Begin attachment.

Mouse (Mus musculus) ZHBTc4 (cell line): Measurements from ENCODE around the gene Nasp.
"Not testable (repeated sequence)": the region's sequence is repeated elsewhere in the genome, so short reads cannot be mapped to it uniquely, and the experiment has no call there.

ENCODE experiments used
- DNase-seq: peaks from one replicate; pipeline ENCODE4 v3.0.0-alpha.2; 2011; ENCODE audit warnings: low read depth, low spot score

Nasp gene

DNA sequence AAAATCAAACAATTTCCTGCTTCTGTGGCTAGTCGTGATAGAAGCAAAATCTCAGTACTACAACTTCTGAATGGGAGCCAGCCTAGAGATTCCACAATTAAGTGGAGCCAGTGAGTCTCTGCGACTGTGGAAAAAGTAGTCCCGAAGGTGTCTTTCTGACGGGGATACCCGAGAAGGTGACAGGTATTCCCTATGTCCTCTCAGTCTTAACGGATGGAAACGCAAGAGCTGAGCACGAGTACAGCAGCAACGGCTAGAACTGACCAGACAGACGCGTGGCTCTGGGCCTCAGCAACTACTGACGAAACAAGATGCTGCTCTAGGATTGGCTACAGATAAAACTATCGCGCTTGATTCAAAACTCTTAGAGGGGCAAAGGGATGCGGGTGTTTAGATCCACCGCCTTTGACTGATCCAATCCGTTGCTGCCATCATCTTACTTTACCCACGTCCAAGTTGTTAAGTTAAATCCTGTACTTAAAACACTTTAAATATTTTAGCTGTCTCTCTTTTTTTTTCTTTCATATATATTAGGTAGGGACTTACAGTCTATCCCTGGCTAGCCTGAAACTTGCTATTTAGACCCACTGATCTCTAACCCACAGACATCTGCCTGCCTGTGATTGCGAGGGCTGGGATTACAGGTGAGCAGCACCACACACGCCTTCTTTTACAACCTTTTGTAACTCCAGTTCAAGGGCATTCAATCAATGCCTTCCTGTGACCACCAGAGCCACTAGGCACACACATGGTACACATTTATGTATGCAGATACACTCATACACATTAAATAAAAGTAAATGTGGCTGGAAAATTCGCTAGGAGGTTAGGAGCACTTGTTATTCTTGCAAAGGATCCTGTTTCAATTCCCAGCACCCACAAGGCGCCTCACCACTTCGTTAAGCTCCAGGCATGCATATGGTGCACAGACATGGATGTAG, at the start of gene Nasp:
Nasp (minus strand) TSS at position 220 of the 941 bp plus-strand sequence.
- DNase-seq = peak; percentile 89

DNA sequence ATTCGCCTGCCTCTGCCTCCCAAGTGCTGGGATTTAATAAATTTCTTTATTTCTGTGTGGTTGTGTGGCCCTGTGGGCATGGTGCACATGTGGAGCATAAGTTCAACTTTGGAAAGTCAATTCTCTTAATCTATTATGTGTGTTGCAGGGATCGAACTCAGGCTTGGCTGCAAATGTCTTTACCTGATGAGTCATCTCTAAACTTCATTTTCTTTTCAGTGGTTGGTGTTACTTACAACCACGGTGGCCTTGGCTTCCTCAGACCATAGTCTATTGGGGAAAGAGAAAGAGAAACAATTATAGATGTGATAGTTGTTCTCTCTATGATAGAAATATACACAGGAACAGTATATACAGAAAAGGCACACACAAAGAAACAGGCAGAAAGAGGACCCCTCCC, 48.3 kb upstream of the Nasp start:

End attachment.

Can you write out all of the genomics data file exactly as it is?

Mouse (Mus musculus) ZHBTc4 (cell line): Measurements from ENCODE around the gene Nasp.
"Not testable (repeated sequence)": the region's sequence is repeated elsewhere in the genome, so short reads cannot be mapped to it uniquely, and the experiment has no call there.

ENCODE experiments used
- DNase-seq: peaks from one replicate; pipeline ENCODE4 v3.0.0-alpha.2; 2011; ENCODE audit warnings: low read depth, low spot score

Nasp gene

DNA sequence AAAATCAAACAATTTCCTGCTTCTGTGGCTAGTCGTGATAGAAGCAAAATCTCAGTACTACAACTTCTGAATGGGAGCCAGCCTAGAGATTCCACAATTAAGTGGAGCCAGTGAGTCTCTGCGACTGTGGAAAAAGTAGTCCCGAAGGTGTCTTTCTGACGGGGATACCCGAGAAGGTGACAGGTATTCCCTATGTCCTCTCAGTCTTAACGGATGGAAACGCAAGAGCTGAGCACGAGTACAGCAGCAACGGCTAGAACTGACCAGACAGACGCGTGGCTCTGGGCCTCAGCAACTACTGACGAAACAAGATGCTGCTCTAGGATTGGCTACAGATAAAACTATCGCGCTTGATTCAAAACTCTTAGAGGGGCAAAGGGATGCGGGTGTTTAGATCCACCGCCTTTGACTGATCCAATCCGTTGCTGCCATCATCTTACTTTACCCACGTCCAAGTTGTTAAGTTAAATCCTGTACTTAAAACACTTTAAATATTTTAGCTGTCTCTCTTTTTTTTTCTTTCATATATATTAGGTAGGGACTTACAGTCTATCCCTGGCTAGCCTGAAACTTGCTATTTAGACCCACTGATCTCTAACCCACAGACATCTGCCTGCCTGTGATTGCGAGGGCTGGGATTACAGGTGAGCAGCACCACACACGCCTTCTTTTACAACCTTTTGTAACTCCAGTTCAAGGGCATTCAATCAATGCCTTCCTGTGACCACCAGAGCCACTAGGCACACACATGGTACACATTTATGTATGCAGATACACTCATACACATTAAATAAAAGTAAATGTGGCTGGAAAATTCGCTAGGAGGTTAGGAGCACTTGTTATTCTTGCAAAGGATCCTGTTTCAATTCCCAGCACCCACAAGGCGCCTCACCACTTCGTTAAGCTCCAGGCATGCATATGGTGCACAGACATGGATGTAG, at the start of gene Nasp:
Nasp (minus strand) TSS at position 220 of the 941 bp plus-strand sequence.
- DNase-seq = peak; percentile 89

DNA sequence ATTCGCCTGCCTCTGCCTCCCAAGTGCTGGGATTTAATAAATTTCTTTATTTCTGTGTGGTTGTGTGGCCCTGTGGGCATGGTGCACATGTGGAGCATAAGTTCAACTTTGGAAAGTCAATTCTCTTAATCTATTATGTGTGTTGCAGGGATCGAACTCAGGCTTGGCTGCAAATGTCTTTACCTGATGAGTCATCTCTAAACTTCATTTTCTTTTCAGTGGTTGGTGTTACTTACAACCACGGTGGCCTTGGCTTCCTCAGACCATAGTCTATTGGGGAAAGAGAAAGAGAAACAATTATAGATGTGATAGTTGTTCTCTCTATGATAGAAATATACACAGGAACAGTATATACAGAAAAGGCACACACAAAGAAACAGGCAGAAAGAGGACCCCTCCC, 48.3 kb upstream of the Nasp start: